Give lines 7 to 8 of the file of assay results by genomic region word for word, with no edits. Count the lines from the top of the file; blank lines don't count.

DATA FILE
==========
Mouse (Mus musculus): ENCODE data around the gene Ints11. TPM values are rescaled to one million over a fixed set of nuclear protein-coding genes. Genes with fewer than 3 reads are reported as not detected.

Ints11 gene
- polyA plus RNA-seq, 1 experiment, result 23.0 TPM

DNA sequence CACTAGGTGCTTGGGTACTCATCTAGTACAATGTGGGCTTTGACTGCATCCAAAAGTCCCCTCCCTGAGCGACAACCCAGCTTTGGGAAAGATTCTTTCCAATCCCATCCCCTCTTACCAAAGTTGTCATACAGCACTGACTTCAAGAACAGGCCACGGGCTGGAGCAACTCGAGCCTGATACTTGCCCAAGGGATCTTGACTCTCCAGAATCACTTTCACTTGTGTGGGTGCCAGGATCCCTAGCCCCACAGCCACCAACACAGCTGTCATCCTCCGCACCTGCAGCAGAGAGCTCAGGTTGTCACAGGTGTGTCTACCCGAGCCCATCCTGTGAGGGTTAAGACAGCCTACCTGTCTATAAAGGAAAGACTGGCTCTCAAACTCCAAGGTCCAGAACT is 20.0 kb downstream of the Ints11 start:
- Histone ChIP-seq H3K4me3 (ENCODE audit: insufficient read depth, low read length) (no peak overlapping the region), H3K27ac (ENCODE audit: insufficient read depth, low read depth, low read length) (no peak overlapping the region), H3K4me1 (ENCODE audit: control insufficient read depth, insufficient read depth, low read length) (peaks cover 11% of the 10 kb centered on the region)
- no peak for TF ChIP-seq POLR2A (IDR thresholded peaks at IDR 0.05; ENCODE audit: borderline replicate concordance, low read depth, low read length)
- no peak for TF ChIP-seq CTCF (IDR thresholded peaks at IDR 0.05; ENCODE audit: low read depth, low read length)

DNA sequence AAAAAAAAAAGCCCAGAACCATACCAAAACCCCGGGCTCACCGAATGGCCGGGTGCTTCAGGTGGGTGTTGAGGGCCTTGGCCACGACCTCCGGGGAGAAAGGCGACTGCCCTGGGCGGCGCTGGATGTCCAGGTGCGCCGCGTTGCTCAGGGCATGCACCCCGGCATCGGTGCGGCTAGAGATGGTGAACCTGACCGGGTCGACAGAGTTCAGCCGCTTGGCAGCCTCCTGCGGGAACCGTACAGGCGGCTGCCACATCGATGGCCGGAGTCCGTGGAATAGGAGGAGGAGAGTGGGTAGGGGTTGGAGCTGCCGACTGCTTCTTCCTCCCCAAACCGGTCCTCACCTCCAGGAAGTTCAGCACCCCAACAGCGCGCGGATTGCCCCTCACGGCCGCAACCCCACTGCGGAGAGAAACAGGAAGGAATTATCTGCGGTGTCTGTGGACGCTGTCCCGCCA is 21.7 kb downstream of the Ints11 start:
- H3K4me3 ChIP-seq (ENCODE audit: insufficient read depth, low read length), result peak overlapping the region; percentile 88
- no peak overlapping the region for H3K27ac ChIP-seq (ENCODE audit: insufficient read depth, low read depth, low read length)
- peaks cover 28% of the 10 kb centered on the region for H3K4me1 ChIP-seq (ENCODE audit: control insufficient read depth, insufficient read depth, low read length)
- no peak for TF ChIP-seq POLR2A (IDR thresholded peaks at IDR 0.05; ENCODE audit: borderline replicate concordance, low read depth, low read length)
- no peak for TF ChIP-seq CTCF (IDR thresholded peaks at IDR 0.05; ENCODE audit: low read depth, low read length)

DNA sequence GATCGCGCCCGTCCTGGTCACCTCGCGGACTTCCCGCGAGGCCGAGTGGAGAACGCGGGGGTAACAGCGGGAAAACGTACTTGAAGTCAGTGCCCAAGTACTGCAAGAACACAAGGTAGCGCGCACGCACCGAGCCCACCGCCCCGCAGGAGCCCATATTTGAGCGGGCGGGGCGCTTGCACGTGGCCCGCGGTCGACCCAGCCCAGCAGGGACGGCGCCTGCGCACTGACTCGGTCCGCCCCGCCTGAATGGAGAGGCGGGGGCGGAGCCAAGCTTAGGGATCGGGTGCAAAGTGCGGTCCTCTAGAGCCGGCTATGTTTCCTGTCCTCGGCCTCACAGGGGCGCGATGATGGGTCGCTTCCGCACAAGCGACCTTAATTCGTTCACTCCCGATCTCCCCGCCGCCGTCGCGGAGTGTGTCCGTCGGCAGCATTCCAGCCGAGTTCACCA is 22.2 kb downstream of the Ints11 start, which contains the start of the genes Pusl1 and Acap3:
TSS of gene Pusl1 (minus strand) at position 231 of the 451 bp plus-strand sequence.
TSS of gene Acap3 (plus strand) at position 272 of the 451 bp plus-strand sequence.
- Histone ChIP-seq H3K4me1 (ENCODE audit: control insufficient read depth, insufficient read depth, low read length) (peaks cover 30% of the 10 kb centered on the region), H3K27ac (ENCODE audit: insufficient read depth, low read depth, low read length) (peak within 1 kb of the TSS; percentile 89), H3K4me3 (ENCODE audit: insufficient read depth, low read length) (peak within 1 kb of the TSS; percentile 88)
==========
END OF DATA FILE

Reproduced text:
- no peak for TF ChIP-seq CTCF (IDR thresholded peaks at IDR 0.05; ENCODE audit: low read depth, low read length)

DNA sequence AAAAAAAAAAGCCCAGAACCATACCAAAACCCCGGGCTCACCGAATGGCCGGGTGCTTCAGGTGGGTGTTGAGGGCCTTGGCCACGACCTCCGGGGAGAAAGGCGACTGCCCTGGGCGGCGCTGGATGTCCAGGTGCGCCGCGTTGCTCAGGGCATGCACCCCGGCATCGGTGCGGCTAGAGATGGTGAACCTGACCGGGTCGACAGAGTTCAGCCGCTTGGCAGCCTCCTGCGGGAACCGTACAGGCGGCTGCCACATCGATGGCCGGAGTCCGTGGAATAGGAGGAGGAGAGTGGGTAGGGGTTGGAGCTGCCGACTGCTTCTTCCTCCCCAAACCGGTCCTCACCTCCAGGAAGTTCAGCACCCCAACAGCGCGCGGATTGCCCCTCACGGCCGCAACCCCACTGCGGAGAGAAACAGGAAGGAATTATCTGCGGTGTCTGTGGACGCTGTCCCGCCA is 21.7 kb downstream of the Ints11 start: